An obvious way to enact this strategy is to enable your workers that are closest to the customer with the necessary resources to create personalized content. This requires you to rethink your content, not as the result of a one-off request, but as being the result of a series of content building blocks.
Going back to our sportswear example, let’s pick out a couple examples of one-off content that you can actually build with “experience building blocks”.
Example 1: Digital ads
Most digital ads are comprised of items like a company logo, product text, a 3D image of an athletic shoe and a background image put together by a creator in such a way to help a customer accomplish their buying job. Furthermore, most of these digital ads are made in batches and then forgotten.
The key here is that once that digital ad, or whatever format the content takes is created, the finished product AND its smaller pieces are then made available to others to re-use from a centralized content repository, like a digital asset management (DAM) solution.
Now, a digital marketer can easily go into the DAM, find the building blocks that are best for their need right now and create another version of the ad simply by replacing the background with one that is audience specific. Or the text could be swapped out that appeals to a different persona.
Now you’re reusing about 80% of the content and reducing the time it takes to make the second ad and so on exponentially. If you track all the individual blocks, you get insights to see how often a text block or image is used to avoid repetition. This has other potential benefits, like being able to quickly swap out expired text, measure how consistent your message is in market or conduct accurate A/B testing.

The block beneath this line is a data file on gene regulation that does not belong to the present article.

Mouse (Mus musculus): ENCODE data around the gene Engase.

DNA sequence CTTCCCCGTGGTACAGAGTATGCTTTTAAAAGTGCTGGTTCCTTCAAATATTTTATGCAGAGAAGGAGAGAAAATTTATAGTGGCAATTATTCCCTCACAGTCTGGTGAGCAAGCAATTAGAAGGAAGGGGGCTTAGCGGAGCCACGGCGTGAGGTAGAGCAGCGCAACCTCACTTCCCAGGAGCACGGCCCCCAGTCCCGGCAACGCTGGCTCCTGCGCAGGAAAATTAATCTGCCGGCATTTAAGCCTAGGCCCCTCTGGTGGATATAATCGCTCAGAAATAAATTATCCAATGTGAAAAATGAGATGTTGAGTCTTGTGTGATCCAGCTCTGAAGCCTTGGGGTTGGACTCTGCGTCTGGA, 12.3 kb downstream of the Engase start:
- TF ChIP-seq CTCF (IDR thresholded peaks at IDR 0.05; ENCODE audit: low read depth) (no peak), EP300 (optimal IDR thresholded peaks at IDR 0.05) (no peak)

Example 2: Video
Without a doubt, video is the fastest growing medium out there. A growing trend in marketing departments is either user-generated content or to get video footage off the latest smartphones, which is surprisingly good.
But when it comes to editing, most marketing departments still send smaller video projects to a team with advanced editing skills.
In an organization with an experience building blocks strategy, there is an established base video design. The video team has provided a pre-built project complete with an approved intro and outro, and easily editable text blocks and space for the average marketer to simply drop their video footage from their phone into the project. Now, you’ll see your video efforts grow with your ambition without sacrificing brand consistency, quality or burning out team members.
Over time your organization will build a repository of thousands of different blocks that can be used. New digital technology makes it easy to use artificial intelligence (AI) to label and organize these items so that whoever is searching for an experience block doesn’t even need to look: it’s just shown to them.
The overall benefits to your personalization efforts? You will see the cost of new content come down, your organization will be more agile in creating new content and your personalization strategy will finally do what you’ve wanted it to do all along: to provide the most helpful experience to the individual.
Ed Breault is chief marketing officer of Aprimo.